Knight divulged a little more information about flying basic fighter maneuvers (BFM) in an F-35. ‘When our envelope was cleared to practise BFM we got the opportunity to fight some fourth-generation fighters. Remember, back then the rumors were that the F-35 was a pig. The first time the opponents showed up [in the training area] they had wing tanks along with a bunch of missiles. I guess they figured that being in a dirty configuration wouldn’t really matter and that they would still easily outmaneuver us. By the end of the week, though, they had dropped their wing tanks, transitioned to a single centerline fuel tank and were still doing everything they could not to get gunned by us. A week later they stripped the jets clean of all external stores, which made the BFM fights interesting, to say the least…

‘High-g maneuvering is fun, but having high fuel capacity and the ability to carry lots of stores is great too. During the weeks when we were flying BFM we also needed to drop a GBU-12 [laser-guided bomb] on the China Lake weapons range. Back in our F-16 days we’d have had to choose, since there is no way you can BFM with a bomb on your wing, let alone having the fuel to fly both missions in a single sortie. With the F-35, however, this isn’t much of an issue. On one of the sorties, my colleague, Maj Pascal ‘Smiley’ Smaal, decided he would fly BFM and still have enough fuel to go to the range afterwards and drop his weapon. During the debrief, the adversary pilot told us he was confused as to why we went to the range after the fight. When ‘Smiley’ told him that he was carrying an inert GBU-12 the entire time and that he then dropped it afterwards during a test event, the silence on the other end of the line was golden.’..."

Source: Combat Aircraft May 2018 Vol.19 No.5
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Last edited by spazsinbad on 06 Apr 2018, 02:04, edited 1 time in total.
RAN FAA A4G Skyhawk 1970s: https://www.faaaa.asn.au/spazsinbad-a4g/ AND https://www.youtube.com/channel/UCwqC_s6gcCVvG7NOge3qfAQ/
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steve2267

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Unread post05 Apr 2018, 14:08

But... but... but... it can't turn!

:roll:
Take an F-16, stir in A-7, add dollop of F-117 & gob of F-22, sprinkle with AV-8B, stir well, then bake. Whaddya get? An F-35.
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Unread post05 Apr 2018, 15:14

Very cool! The clearest indication to date how the F35 (at least the A variant) performs in BFM/Dogfights. Loving how the adversary pilots initially underestimated the F35 in BFM.....their flippant attitude quickly changing to exasperation and surprise lol :mrgreen: . And the F35 performing BFM competently whilst carrying GBU 12s internally......damn!!!! As Lt Col Ian “Gladys” Knight inferred....love to see a fourth generation platform try to do that!
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Unread post05 Apr 2018, 19:38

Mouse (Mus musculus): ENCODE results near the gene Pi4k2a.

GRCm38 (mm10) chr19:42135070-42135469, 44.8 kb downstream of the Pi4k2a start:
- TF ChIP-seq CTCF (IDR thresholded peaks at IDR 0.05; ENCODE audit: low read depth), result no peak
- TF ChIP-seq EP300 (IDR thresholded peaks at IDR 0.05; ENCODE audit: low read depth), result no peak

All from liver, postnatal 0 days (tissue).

Mimicking a Growler against adversary aircraft ... amazing.

While a lot of missions are conducted
with the JOTT partners, the Dutch F-35s
periodically fly with the 148th Fighter
Squadron ‘Kickin’ a$$’, the RNLAF’s
F-16 training unit in Tucson, Arizona,
to evaluate and validate new tactics.
‘The first time we got to test all these
advanced capabilities to their fullest
potential was about a year ago, with and
against our F-16s in Tucson,’ says Knight.

‘The initial scenario was that our two
F-35s would escort a four-ship of F-16s
across a notional border and protect
them against another eight-ship of
F-16s simulating a modern adversary. A
relatively inexperienced flight leader was
in charge of the F-16s on our side and Lt
Col Joost ‘Niki’ Luijsterburg, the Tucson
detachment commander, was responsible
for the adversaries. Up to this point we
had only practised these scenarios in the
simulators and while we had a decent
game-plan, we were all anxious to see
how the F-35 would perform in real life.
We figured that the F-35’s stealth would
keep us out of harm’s way for most of the
fight, but that we also need to protect the
friendly F-16s, maximize the lethality of
their missiles and get them to the target.

To make this happen, we planned to
initially use electronic attack against the
adversary F-16s, see if we could avoid
having them detect friendly fighters and
datalink the location of the hostile aircraft
to our F-16s. This way we could use the
F-16s on our side to shoot down the initial
wave of enemy fighters and keep our own
missiles available once the ‘Blue Air’ F-16s
had to focus on their target attack. The
plan worked flawlessly.

‘In the debrief ‘Niki’ told us it was one
of the most memorable sorties he had
ever flown. Having previously worked in
the F-35 program office he was elated to
find out how effective the F-35 was, but
at the same time he was frustrated by not
getting a single shot off the rail against us,
while getting killed multiple times. After
that sortie it really hit us that the F-35 was
going to make a big difference in how we
operate fighters and other assets in the
Royal Netherlands Air Force.’
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castlebravo

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Unread post05 Apr 2018, 20:31

marsavian wrote:Mimicking a Growler against adversary aircraft ... amazing.


Cooperative EW. If an F-35 can hide an F-16 from other fighters, imagine how hard it is to track an F-35 being protected by another F-35. Now imagine how hard it is for the tiny little seeker head on an active guided missile to track an F-35 being protected by another F-35.
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Unread post05 Apr 2018, 20:49